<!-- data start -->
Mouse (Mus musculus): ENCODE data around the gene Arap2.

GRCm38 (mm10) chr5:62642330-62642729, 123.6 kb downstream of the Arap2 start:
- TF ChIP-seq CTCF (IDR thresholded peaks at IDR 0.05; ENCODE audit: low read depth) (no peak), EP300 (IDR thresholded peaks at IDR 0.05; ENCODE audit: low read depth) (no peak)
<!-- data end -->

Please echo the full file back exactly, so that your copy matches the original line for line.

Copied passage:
Mouse (Mus musculus): ENCODE data around the gene Arap2.

GRCm38 (mm10) chr5:62642330-62642729, 123.6 kb downstream of the Arap2 start:
- TF ChIP-seq CTCF (IDR thresholded peaks at IDR 0.05; ENCODE audit: low read depth) (no peak), EP300 (IDR thresholded peaks at IDR 0.05; ENCODE audit: low read depth) (no peak)